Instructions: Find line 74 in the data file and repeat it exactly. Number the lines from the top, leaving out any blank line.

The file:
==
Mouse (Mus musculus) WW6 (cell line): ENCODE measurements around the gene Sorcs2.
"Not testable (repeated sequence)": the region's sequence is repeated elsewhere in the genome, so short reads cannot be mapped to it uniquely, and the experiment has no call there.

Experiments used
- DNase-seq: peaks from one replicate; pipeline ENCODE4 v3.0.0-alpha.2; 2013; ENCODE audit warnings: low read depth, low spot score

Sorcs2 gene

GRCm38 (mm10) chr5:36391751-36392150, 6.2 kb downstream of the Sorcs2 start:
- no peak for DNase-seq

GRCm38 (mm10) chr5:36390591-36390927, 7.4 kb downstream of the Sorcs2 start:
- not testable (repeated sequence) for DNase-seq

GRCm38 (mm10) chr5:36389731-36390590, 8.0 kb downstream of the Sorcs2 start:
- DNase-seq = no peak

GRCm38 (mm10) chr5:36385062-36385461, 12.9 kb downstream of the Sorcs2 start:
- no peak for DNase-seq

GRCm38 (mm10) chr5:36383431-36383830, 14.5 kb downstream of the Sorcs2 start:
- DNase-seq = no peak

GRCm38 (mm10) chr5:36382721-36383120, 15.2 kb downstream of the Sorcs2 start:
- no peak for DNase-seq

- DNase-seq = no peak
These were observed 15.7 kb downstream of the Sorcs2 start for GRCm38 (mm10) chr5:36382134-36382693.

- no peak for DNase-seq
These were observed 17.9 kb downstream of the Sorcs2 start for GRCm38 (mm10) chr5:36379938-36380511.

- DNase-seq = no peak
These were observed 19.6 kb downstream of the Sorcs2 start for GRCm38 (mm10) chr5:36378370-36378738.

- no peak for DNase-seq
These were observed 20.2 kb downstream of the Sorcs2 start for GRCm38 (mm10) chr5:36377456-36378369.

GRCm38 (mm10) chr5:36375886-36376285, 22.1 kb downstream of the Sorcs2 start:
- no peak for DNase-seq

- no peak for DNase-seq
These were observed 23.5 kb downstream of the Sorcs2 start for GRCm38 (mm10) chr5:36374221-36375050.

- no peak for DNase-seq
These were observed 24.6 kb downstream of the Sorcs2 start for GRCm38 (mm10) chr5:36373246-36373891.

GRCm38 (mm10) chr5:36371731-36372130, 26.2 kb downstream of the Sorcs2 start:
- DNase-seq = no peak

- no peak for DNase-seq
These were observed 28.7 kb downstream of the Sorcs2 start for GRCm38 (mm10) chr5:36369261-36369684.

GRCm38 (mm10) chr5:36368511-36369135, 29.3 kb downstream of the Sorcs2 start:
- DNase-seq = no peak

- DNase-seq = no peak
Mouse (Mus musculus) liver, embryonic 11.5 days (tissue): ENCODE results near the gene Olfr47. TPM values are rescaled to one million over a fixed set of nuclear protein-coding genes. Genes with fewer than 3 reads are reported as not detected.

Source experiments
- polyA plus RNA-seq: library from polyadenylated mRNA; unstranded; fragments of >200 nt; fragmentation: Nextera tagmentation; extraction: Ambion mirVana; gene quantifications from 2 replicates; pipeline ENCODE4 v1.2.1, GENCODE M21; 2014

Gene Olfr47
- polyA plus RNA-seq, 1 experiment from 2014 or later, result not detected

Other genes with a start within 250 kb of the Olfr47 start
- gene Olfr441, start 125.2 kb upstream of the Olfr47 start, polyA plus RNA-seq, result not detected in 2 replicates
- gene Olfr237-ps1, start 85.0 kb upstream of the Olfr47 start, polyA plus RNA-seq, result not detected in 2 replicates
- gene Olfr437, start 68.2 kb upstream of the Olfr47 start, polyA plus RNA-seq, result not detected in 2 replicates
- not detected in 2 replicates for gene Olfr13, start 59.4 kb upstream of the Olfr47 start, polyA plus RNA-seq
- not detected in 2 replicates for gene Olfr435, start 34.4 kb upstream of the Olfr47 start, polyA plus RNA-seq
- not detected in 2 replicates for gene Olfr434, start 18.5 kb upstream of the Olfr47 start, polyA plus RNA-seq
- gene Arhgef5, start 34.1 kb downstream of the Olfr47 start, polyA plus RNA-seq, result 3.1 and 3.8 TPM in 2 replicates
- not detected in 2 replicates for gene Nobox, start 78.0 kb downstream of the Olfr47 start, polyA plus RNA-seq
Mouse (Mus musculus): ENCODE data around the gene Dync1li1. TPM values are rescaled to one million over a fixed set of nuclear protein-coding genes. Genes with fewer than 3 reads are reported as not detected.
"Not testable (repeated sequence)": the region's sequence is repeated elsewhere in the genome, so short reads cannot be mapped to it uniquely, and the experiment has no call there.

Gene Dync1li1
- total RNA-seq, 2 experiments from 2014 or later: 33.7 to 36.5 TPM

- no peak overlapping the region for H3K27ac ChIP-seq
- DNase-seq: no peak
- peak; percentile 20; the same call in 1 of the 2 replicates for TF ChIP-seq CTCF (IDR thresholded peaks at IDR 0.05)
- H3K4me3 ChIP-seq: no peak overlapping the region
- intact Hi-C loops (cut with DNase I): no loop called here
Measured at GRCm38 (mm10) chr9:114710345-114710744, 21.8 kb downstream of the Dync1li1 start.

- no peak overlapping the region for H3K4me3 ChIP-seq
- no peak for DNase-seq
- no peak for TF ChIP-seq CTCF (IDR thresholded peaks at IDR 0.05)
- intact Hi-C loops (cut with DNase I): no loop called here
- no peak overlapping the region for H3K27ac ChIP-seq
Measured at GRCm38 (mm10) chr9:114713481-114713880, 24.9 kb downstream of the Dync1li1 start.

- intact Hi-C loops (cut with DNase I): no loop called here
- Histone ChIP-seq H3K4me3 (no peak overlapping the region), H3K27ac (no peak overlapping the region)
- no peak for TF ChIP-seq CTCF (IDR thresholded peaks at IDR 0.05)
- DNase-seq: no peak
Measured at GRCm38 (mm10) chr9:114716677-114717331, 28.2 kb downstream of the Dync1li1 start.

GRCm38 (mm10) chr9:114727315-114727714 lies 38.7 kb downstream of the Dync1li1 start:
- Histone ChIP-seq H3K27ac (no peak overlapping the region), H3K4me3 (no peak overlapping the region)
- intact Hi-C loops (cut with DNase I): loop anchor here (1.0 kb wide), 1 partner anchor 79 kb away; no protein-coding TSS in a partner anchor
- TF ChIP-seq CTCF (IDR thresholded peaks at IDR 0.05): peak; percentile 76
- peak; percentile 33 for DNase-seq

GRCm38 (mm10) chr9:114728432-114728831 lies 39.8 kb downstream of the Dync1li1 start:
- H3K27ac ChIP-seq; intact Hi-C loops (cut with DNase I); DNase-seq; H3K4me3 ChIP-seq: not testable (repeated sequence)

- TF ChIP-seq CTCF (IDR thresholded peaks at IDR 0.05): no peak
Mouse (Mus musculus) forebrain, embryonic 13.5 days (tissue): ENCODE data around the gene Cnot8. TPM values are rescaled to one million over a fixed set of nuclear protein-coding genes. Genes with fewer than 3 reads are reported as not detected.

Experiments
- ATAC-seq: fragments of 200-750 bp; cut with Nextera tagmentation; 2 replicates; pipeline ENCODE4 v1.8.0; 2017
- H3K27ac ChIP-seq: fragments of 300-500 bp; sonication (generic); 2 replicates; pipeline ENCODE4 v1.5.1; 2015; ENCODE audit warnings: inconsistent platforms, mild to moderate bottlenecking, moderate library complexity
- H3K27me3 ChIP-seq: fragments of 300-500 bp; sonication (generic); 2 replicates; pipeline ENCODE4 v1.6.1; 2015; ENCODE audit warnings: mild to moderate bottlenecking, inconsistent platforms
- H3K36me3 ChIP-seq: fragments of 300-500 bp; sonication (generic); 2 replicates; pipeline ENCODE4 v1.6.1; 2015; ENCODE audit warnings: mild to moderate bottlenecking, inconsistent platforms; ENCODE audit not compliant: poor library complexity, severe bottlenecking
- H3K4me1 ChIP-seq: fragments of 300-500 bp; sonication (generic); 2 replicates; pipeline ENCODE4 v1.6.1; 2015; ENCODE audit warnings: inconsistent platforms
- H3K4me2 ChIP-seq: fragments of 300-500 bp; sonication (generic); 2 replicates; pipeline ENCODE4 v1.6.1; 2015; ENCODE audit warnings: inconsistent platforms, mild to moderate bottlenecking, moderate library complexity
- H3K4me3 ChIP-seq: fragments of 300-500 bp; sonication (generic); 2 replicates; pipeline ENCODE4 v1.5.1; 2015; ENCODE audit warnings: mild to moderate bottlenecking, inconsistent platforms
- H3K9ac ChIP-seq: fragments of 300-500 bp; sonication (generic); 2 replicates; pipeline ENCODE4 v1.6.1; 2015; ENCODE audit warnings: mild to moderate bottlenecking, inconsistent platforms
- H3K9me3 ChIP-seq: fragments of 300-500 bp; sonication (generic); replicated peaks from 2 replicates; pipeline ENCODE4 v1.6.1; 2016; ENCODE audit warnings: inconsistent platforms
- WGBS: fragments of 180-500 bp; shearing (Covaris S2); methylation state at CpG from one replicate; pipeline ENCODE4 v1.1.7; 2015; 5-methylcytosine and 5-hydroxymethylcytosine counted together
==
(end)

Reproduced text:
GRCm38 (mm10) chr9:114727315-114727714 lies 38.7 kb downstream of the Dync1li1 start: